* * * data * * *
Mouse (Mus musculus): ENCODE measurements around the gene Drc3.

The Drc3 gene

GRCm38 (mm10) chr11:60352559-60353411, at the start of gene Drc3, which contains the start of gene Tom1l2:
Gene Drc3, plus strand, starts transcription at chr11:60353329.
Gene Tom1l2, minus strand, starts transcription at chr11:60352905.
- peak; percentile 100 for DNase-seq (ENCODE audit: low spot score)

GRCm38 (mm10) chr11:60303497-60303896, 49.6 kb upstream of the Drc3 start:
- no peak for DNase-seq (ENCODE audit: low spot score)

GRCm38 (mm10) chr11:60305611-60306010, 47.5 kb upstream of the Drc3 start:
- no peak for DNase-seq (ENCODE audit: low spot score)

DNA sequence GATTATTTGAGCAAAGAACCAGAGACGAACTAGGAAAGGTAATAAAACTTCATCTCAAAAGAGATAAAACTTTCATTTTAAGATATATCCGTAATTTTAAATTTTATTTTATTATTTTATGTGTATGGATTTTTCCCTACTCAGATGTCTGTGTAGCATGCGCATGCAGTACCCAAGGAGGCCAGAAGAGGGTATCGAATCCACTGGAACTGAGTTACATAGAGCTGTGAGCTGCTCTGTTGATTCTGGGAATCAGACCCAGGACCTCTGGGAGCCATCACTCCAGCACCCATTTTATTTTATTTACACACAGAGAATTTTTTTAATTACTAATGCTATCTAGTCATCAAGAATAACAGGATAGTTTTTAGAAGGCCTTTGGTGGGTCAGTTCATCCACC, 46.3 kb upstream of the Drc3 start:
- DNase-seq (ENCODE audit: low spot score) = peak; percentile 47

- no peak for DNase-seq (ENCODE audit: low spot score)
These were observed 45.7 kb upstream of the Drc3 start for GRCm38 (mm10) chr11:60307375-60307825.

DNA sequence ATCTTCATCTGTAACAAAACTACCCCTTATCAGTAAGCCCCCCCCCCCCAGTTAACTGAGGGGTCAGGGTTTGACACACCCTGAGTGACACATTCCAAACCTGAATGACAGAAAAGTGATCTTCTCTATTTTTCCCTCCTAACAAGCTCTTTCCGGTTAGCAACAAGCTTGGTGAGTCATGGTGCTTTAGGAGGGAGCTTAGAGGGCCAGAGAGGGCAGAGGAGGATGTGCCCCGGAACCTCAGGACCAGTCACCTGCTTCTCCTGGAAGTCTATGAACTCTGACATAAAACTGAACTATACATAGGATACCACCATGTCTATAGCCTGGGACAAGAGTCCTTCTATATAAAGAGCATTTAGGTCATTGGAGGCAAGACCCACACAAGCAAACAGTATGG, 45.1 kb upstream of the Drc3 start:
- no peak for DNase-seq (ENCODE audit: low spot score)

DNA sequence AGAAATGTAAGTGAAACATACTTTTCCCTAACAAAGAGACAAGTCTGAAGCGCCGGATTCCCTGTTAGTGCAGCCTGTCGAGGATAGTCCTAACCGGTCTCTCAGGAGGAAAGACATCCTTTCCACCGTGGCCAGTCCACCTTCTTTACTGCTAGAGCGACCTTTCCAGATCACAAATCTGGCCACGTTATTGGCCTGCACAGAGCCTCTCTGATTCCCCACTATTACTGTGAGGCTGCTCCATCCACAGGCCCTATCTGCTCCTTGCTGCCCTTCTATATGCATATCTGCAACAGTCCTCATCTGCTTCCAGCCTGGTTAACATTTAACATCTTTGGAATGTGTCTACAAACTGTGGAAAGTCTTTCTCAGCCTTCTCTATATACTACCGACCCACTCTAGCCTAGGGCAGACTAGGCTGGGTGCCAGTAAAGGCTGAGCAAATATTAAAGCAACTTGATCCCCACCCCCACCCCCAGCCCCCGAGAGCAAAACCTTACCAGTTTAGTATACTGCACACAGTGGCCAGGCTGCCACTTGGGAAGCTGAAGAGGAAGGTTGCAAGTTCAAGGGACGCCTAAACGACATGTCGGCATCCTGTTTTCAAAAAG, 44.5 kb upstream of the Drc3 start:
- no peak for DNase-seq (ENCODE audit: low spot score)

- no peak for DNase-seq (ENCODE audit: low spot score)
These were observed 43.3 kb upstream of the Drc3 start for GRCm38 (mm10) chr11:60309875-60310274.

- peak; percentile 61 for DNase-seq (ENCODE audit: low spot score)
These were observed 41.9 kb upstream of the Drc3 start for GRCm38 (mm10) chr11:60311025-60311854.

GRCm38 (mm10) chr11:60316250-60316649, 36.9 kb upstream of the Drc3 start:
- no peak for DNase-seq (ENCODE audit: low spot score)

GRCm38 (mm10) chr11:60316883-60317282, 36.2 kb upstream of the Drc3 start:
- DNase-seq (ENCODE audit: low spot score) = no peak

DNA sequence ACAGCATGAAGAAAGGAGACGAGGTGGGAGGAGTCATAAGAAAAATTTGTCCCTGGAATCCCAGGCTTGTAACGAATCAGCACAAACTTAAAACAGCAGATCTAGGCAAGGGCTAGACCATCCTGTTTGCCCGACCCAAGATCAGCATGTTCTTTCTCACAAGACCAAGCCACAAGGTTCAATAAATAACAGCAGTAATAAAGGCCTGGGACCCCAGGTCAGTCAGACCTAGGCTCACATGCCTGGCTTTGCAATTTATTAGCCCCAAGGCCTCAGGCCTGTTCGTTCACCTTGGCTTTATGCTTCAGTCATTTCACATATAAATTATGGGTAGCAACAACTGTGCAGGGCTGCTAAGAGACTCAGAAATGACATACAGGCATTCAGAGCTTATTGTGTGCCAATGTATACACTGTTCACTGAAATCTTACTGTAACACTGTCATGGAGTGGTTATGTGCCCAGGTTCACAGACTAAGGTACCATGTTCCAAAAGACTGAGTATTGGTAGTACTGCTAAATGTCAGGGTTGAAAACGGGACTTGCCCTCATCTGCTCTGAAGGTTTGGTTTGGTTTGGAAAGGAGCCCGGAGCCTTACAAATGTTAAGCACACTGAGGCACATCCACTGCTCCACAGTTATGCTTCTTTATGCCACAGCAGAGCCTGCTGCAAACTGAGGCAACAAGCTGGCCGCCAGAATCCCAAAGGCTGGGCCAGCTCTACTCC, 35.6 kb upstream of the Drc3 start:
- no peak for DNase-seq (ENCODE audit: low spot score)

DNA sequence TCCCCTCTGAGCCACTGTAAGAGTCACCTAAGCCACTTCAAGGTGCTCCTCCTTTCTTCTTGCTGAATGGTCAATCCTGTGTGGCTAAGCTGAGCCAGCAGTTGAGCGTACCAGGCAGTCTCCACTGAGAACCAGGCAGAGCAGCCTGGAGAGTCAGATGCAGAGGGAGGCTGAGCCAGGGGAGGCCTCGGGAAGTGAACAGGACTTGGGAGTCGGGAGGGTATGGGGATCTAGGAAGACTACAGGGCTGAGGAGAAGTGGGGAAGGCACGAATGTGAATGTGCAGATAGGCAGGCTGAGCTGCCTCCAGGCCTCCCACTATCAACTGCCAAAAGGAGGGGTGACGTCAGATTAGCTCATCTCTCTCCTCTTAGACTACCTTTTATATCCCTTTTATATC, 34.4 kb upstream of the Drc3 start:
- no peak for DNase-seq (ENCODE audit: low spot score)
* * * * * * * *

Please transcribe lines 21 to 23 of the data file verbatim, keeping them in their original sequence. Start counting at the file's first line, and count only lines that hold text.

- peak; percentile 61 for DNase-seq (ENCODE audit: low spot score)
These were observed 41.9 kb upstream of the Drc3 start for GRCm38 (mm10) chr11:60311025-60311854.

GRCm38 (mm10) chr11:60316250-60316649, 36.9 kb upstream of the Drc3 start: